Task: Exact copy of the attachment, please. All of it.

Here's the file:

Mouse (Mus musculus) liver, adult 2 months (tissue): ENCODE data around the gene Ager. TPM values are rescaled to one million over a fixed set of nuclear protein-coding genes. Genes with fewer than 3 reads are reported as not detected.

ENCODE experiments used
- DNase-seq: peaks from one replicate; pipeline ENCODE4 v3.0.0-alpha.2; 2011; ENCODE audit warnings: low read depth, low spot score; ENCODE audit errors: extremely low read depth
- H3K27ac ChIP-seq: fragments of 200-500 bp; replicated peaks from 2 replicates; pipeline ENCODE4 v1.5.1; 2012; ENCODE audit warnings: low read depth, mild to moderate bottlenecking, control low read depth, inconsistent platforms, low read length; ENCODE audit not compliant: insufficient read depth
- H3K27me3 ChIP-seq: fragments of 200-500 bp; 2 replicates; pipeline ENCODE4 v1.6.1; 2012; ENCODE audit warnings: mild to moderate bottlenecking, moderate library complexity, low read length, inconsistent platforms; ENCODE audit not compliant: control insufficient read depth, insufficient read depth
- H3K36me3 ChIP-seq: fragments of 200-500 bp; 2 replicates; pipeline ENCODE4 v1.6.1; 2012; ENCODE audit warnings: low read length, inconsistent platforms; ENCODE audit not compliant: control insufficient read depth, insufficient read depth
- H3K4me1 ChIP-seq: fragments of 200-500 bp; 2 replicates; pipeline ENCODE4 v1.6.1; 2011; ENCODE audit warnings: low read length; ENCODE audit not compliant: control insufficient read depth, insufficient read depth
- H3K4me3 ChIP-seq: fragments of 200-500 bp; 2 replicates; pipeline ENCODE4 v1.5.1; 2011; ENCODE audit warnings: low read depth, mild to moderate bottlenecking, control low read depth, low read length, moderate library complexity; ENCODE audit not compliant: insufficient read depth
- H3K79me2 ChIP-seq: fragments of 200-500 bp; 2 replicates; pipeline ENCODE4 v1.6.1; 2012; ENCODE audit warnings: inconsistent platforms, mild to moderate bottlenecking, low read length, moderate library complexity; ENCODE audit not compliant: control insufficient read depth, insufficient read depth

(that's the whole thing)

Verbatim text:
Mouse (Mus musculus) liver, adult 2 months (tissue): ENCODE data around the gene Ager. TPM values are rescaled to one million over a fixed set of nuclear protein-coding genes. Genes with fewer than 3 reads are reported as not detected.

ENCODE experiments used
- DNase-seq: peaks from one replicate; pipeline ENCODE4 v3.0.0-alpha.2; 2011; ENCODE audit warnings: low read depth, low spot score; ENCODE audit errors: extremely low read depth
- H3K27ac ChIP-seq: fragments of 200-500 bp; replicated peaks from 2 replicates; pipeline ENCODE4 v1.5.1; 2012; ENCODE audit warnings: low read depth, mild to moderate bottlenecking, control low read depth, inconsistent platforms, low read length; ENCODE audit not compliant: insufficient read depth
- H3K27me3 ChIP-seq: fragments of 200-500 bp; 2 replicates; pipeline ENCODE4 v1.6.1; 2012; ENCODE audit warnings: mild to moderate bottlenecking, moderate library complexity, low read length, inconsistent platforms; ENCODE audit not compliant: control insufficient read depth, insufficient read depth
- H3K36me3 ChIP-seq: fragments of 200-500 bp; 2 replicates; pipeline ENCODE4 v1.6.1; 2012; ENCODE audit warnings: low read length, inconsistent platforms; ENCODE audit not compliant: control insufficient read depth, insufficient read depth
- H3K4me1 ChIP-seq: fragments of 200-500 bp; 2 replicates; pipeline ENCODE4 v1.6.1; 2011; ENCODE audit warnings: low read length; ENCODE audit not compliant: control insufficient read depth, insufficient read depth
- H3K4me3 ChIP-seq: fragments of 200-500 bp; 2 replicates; pipeline ENCODE4 v1.5.1; 2011; ENCODE audit warnings: low read depth, mild to moderate bottlenecking, control low read depth, low read length, moderate library complexity; ENCODE audit not compliant: insufficient read depth
- H3K79me2 ChIP-seq: fragments of 200-500 bp; 2 replicates; pipeline ENCODE4 v1.6.1; 2012; ENCODE audit warnings: inconsistent platforms, mild to moderate bottlenecking, low read length, moderate library complexity; ENCODE audit not compliant: control insufficient read depth, insufficient read depth